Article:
Radiologic Technologists, commonly referred to as a radiographer or radiology technologists, play an important role in the field of Radiology. These professionals may conduct X-rays ordered by physicians, on a variety of body parts and bones. Radiology involves nonintrusive imaging using radiation, which helps a physician diagnose or treat medical conditions.
A common example almost everyone may relate to of getting an x-ray is at the dentist’s office. In these settings, an x-ray tech is not necessary because dental hygienists are trained to take these xrays. However, radiologys are used in many situations outside.
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Clarifying the titles for this profession
The common title for these professionals is Radiology Technologist or “Radiology Tech”. However, the more formal title is Radiologic Technologist (many people shorten this to “Rad Tech” or “RT”) or radiographer. Also, the terms radiology and radiography are used interchangeably; although radiology is the more frequently used term today.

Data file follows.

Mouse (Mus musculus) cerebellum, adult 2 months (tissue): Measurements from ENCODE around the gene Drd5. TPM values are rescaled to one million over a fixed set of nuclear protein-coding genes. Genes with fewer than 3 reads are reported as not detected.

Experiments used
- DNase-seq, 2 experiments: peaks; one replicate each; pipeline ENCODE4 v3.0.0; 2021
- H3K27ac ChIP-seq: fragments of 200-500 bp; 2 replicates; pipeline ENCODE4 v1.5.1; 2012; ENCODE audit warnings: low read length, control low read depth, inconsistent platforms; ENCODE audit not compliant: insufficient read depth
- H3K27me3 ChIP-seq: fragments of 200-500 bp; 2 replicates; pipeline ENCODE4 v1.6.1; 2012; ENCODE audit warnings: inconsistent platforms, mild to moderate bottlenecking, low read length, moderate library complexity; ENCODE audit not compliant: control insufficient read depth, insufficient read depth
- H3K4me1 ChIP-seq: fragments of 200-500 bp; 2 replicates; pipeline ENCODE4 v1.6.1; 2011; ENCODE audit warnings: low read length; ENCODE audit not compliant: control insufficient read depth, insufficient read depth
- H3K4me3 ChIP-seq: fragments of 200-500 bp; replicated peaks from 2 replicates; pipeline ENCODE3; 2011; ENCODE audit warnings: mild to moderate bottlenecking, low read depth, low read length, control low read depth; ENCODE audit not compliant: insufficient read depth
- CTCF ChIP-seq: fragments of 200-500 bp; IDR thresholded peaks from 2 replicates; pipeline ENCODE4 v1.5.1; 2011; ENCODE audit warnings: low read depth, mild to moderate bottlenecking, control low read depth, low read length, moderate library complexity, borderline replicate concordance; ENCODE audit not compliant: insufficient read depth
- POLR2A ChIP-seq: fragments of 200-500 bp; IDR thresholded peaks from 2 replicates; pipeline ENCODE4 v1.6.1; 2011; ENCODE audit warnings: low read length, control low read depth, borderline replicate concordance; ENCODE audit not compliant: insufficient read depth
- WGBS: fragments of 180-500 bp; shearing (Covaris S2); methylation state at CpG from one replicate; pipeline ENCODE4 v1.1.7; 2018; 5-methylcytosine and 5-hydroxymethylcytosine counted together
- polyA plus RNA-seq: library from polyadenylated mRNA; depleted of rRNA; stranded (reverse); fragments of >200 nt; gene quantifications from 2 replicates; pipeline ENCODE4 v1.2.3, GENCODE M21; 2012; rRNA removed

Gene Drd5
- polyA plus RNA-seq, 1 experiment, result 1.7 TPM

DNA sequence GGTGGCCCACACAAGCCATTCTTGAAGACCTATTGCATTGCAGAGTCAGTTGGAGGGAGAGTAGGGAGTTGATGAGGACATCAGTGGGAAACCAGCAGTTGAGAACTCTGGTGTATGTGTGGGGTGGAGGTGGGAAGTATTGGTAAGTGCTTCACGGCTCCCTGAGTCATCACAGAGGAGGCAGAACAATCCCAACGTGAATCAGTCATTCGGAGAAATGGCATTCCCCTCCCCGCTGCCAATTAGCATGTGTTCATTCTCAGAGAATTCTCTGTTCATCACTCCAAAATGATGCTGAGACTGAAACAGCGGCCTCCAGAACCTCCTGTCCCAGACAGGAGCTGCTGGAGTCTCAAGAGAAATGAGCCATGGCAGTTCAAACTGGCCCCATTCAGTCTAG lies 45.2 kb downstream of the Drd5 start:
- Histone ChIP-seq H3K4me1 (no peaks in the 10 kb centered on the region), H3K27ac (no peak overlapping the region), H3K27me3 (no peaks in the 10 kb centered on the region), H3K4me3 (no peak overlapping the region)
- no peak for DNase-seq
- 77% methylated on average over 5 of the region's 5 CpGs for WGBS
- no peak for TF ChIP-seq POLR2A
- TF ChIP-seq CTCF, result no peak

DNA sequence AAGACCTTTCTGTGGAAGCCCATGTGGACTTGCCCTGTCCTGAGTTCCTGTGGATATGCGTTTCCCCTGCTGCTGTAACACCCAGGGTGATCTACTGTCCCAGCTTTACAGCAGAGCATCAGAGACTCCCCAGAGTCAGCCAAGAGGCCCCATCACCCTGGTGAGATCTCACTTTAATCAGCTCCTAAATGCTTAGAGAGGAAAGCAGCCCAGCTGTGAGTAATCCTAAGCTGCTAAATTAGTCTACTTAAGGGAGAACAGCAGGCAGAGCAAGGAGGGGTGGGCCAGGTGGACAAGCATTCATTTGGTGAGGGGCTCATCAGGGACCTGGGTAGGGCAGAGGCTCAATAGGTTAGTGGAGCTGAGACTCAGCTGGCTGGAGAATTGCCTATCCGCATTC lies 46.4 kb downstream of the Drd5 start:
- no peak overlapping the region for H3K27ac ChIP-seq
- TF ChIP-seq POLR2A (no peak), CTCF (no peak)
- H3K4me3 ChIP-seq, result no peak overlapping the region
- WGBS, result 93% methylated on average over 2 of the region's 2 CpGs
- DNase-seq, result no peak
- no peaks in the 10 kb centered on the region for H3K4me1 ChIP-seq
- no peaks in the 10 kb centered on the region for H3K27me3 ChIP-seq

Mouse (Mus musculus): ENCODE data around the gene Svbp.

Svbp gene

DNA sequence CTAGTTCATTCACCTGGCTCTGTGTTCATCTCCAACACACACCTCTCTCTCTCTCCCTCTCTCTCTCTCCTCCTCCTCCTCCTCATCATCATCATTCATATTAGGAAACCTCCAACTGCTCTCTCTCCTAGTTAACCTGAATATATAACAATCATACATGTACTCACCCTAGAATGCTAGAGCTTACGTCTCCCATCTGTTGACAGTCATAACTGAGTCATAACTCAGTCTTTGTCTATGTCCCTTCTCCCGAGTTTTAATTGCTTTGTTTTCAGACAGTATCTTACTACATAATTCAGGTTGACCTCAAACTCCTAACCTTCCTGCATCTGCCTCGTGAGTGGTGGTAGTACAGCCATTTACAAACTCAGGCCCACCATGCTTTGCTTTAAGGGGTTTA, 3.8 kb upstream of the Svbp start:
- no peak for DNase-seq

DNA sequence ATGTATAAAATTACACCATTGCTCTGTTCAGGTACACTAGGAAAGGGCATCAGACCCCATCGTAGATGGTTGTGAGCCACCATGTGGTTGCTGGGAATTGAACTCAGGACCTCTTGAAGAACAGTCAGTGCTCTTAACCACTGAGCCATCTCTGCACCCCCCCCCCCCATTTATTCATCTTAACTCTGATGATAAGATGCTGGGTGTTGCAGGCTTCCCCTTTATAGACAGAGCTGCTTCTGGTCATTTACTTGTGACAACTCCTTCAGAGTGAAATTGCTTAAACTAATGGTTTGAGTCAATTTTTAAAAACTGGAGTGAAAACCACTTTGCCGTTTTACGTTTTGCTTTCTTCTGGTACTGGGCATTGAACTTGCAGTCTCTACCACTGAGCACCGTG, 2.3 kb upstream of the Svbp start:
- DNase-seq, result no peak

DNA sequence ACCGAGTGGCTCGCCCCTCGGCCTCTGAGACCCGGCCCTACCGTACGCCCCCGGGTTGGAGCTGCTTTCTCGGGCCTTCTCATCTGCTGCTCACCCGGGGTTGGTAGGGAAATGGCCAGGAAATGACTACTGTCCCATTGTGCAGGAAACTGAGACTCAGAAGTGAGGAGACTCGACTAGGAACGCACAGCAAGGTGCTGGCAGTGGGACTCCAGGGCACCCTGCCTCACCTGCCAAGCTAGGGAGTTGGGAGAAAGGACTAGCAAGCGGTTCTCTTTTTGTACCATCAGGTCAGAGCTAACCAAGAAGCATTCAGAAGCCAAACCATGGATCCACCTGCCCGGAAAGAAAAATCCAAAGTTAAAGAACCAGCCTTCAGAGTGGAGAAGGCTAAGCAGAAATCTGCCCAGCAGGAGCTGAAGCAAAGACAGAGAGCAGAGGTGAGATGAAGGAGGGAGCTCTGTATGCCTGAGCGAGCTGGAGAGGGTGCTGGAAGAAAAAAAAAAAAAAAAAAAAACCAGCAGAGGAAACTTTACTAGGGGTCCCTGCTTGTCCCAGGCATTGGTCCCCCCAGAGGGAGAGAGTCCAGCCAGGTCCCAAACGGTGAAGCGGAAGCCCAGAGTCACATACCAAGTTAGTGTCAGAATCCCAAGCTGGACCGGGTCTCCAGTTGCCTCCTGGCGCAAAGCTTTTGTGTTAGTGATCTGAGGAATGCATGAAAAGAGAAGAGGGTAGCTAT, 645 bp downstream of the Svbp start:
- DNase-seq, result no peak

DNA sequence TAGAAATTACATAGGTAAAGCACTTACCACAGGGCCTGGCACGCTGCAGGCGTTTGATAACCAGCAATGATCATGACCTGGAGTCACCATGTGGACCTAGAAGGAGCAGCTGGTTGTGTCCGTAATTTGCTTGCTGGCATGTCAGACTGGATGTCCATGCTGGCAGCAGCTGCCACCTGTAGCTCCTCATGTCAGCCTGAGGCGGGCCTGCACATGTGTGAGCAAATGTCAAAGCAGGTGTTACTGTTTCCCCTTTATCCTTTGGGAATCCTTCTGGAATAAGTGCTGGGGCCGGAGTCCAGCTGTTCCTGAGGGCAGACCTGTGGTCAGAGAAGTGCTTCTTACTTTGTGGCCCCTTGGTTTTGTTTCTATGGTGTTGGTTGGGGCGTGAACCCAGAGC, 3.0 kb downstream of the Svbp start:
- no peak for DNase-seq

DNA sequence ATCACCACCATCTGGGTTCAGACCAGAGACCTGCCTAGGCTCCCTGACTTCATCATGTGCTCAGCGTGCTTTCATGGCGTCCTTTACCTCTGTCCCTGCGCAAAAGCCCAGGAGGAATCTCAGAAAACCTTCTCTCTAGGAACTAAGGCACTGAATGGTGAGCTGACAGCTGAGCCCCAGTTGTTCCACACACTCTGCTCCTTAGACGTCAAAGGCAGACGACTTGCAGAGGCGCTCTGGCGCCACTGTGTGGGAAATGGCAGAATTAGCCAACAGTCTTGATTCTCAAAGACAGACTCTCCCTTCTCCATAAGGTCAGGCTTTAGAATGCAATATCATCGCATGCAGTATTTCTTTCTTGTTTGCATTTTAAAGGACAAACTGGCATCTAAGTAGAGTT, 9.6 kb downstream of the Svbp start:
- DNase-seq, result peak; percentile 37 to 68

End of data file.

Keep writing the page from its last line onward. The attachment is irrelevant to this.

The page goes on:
A Radiologic Technologist is a different job classification than Radiology Technologist. Some states have limited license that radiologic technologists can obtain through brief training. This allows them to take x-rays of certain body parts. They do not study the physics and other matters that technologists have to. For example, a limited license technician trained to do extremities only could work in an orthopedic clinic. Any other exams would be considered out of their scope of practice.
How do Radiologic Techs jobs differ from that of an Ultrasound Tech?
Although both Radiologic Technologists and Sonographers (commonly referred to as Ultrasound Techs) both fall under the larger umbrella of “Radiology”, the two are distinctly different. Radiology uses radiation to produce an image while sonograms use sound waves. Radiologic Technologists image the gastrointestinal system effectively while ultrasound technologists focus on obstetrical exams, but the two modalities complement each other by imaging the other body systems.
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What do techs and radiologists look for when reviewing x-rays?
All necessary anatomy is included on the image so that the radiologist can read and interpret the x-ray. The contrast (shades of gray) must be accurate in the image in order to help detect pathology. Disease or abnormality may show up as a different shade of gray than the expected “normal” range. Some examples of abnormalities can include tumors, kidney stones, intestinal disease, and fluid in the lungs.